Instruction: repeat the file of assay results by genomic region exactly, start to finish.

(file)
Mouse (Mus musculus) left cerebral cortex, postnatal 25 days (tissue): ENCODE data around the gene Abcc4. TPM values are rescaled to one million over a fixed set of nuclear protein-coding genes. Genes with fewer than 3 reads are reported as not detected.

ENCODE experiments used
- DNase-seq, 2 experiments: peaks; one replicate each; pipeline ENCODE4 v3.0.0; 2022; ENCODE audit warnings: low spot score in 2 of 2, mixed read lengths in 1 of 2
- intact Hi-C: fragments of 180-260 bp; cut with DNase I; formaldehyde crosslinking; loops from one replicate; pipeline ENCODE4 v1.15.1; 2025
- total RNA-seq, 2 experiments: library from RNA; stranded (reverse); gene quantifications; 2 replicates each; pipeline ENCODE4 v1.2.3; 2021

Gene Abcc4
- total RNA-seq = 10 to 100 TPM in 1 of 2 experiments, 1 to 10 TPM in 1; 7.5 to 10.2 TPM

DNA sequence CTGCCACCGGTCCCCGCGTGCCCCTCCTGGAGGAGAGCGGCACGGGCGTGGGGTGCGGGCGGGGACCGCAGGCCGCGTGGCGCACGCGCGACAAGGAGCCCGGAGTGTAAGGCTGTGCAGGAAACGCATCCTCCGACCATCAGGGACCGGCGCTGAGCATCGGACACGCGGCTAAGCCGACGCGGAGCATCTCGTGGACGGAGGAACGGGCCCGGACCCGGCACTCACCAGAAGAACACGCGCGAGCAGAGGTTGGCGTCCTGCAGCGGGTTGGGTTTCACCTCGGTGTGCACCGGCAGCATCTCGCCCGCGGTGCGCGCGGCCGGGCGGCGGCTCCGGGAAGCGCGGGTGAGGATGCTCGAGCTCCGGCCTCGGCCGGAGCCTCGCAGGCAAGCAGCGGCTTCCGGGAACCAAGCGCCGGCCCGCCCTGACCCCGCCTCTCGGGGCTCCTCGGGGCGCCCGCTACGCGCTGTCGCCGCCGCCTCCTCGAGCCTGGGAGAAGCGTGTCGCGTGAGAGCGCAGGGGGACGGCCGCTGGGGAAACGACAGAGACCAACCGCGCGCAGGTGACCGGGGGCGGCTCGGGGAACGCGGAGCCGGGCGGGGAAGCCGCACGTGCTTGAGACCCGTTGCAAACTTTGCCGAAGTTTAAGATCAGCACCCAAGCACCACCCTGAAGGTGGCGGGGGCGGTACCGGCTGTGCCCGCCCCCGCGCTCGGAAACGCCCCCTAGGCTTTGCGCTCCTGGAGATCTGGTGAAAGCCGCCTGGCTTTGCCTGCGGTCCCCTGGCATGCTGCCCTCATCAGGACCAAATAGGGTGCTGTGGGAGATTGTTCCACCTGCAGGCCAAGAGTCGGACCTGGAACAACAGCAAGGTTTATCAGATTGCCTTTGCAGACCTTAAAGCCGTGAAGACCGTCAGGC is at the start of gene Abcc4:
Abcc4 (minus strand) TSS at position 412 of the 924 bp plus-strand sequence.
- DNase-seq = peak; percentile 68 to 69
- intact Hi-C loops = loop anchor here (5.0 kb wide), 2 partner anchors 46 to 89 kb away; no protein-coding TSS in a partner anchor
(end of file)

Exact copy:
Mouse (Mus musculus) left cerebral cortex, postnatal 25 days (tissue): ENCODE data around the gene Abcc4. TPM values are rescaled to one million over a fixed set of nuclear protein-coding genes. Genes with fewer than 3 reads are reported as not detected.

ENCODE experiments used
- DNase-seq, 2 experiments: peaks; one replicate each; pipeline ENCODE4 v3.0.0; 2022; ENCODE audit warnings: low spot score in 2 of 2, mixed read lengths in 1 of 2
- intact Hi-C: fragments of 180-260 bp; cut with DNase I; formaldehyde crosslinking; loops from one replicate; pipeline ENCODE4 v1.15.1; 2025
- total RNA-seq, 2 experiments: library from RNA; stranded (reverse); gene quantifications; 2 replicates each; pipeline ENCODE4 v1.2.3; 2021

Gene Abcc4
- total RNA-seq = 10 to 100 TPM in 1 of 2 experiments, 1 to 10 TPM in 1; 7.5 to 10.2 TPM

DNA sequence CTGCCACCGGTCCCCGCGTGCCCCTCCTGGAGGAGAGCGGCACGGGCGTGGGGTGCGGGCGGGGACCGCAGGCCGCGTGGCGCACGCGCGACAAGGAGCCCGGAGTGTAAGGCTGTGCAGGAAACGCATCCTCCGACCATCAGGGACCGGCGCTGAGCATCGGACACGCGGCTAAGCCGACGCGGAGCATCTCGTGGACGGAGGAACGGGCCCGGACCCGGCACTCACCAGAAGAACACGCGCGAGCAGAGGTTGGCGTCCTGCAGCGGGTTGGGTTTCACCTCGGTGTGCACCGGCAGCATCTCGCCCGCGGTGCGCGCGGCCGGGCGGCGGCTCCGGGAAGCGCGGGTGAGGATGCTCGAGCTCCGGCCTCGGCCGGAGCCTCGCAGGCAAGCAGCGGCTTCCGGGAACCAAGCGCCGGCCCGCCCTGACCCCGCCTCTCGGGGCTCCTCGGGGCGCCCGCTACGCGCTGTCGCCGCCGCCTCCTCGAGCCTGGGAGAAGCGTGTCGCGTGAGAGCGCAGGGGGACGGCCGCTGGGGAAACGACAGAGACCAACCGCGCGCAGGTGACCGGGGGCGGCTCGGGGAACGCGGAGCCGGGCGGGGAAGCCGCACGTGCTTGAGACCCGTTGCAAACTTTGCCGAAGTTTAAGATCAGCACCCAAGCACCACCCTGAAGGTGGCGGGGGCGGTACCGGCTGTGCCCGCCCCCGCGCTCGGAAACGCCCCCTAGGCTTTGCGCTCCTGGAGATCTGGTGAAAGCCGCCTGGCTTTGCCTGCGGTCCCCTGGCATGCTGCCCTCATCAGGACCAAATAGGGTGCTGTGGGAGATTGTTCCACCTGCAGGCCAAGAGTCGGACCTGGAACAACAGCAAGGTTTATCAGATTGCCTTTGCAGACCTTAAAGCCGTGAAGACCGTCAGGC is at the start of gene Abcc4:
Abcc4 (minus strand) TSS at position 412 of the 924 bp plus-strand sequence.
- DNase-seq = peak; percentile 68 to 69
- intact Hi-C loops = loop anchor here (5.0 kb wide), 2 partner anchors 46 to 89 kb away; no protein-coding TSS in a partner anchor